I’ve been talking a lot about “New Atheists” and “accommodationists” recently, so this might be a good time to take a look at a controversy from last year, when militant atheist PZ Myers deliberately desecrated a Catholic communion wafer and provoked a storm of controversy.
From the “atheist etiquette” POV, of course, it’s anything but polite to deliberately offend someone, and very few things are more offensive to Catholics than a deliberate desecration of what they believe to be the actual body of Jesus Christ.
But there’s an interesting double standard at work here. The assumption seems to be that if somebody views a wafer made of flour and water to be the body of Jesus, and treats it accordingly, we should respect that view, no matter how silly or misguided we believe it to be.
If that’s true, then what about the belief that a wafer made of flour and water is, well, just a cracker? What if someone believes that, and treats that wafer accordingly — that is to say, with no more respect than we’d give to any other inanimate object? Shouldn’t we respect that viewpoint, and that action, just as much as we respect the other view?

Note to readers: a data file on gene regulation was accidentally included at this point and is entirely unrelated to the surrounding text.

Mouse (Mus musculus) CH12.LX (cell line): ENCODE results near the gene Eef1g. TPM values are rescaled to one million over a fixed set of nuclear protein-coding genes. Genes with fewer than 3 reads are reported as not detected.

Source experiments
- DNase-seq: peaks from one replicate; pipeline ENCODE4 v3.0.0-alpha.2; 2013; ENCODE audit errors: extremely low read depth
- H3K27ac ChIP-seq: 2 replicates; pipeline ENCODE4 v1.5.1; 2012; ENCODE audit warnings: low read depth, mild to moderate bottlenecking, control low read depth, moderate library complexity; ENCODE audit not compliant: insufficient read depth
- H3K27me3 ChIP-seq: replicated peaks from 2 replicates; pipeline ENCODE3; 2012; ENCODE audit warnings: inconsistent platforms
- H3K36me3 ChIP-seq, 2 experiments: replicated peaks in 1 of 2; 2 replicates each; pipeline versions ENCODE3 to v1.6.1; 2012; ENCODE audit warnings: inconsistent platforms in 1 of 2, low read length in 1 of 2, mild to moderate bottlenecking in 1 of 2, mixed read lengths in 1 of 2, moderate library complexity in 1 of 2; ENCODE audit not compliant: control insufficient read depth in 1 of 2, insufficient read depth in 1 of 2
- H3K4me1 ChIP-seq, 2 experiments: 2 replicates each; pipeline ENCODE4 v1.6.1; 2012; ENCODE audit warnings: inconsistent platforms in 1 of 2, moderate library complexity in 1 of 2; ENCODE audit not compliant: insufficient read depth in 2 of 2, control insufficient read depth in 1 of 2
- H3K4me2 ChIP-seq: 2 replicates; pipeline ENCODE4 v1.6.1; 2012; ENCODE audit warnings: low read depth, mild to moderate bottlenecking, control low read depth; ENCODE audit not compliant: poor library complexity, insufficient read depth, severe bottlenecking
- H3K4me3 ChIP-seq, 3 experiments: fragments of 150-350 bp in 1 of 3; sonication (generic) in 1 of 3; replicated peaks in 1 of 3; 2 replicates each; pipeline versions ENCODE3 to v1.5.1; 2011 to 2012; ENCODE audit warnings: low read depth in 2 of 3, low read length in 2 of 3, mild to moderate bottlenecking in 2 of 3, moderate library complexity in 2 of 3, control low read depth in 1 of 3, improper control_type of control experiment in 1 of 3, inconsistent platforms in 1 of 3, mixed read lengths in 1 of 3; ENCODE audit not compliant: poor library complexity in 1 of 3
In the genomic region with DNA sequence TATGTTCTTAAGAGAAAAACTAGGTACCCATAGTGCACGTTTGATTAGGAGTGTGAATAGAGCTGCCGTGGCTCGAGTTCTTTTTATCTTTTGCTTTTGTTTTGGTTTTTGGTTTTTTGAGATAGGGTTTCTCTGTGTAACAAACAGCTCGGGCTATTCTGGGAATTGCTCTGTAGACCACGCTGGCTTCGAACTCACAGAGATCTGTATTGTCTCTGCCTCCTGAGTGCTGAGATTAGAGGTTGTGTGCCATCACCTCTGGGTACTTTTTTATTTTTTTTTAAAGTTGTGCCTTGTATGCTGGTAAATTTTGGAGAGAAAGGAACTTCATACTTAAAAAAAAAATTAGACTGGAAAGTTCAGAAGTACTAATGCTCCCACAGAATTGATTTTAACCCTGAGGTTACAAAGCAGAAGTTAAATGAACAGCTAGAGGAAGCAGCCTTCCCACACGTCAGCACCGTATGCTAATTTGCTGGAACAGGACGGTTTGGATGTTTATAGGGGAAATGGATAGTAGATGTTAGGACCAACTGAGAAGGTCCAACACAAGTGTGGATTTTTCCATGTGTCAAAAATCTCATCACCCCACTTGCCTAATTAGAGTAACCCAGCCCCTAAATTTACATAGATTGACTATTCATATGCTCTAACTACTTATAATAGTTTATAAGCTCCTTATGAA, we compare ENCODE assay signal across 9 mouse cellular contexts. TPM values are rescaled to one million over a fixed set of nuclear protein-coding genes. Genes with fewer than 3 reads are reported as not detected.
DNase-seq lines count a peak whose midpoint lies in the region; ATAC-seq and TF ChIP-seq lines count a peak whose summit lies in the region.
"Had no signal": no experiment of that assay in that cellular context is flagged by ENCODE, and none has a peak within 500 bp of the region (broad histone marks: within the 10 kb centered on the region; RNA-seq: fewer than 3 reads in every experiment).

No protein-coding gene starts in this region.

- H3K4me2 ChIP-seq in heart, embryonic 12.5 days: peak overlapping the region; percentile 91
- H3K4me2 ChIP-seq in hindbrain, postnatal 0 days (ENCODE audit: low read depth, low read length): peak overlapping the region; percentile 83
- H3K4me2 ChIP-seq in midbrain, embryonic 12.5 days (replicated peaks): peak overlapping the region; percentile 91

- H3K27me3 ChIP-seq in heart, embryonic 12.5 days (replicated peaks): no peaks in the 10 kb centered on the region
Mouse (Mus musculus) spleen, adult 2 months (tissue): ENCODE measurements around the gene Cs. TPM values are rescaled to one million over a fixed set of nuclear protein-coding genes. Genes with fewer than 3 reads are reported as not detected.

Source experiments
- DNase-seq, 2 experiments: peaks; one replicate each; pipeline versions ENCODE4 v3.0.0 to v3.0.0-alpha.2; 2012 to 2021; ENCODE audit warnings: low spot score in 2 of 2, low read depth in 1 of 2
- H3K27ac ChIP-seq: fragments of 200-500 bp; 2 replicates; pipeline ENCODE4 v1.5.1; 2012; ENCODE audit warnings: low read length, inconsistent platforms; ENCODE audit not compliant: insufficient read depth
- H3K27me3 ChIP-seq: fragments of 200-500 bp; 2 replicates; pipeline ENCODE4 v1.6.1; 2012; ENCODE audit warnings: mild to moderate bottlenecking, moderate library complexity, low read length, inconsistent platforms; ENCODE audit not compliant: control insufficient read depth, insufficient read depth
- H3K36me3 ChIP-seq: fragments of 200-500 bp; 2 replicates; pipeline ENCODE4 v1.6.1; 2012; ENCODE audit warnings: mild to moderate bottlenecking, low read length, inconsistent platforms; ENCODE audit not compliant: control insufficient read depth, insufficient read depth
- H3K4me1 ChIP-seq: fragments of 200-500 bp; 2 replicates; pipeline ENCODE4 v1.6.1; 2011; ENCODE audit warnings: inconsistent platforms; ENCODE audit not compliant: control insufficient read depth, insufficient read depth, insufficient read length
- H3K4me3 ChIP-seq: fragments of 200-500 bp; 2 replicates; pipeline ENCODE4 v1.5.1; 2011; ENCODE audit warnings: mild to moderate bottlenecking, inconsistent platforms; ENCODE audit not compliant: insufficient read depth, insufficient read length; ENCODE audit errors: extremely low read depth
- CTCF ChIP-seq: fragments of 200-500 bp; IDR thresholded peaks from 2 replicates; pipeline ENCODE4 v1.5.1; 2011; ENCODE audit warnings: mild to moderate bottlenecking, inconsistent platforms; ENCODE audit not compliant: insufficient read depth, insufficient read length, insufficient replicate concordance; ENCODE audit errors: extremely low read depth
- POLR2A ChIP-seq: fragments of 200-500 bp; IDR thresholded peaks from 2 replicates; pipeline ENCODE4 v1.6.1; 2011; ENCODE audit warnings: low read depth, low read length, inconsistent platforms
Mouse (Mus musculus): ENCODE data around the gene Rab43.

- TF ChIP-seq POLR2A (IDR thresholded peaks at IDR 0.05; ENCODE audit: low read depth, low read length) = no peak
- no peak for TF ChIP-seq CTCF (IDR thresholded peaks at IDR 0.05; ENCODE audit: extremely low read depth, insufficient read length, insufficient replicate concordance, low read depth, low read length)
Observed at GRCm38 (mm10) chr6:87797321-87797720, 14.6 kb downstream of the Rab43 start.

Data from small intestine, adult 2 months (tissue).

Last time I checked, the Golden Rule was one of the “biggies” in Christian doctrine. Why aren’t any of the outraged Catholics applying it? If they would have others respect their view that a communion wafer is more than “just a cracker,” shouldn’t they respect the view that it isn’t?
(Communion cartoon via St. James Westminster Anglican Church, London)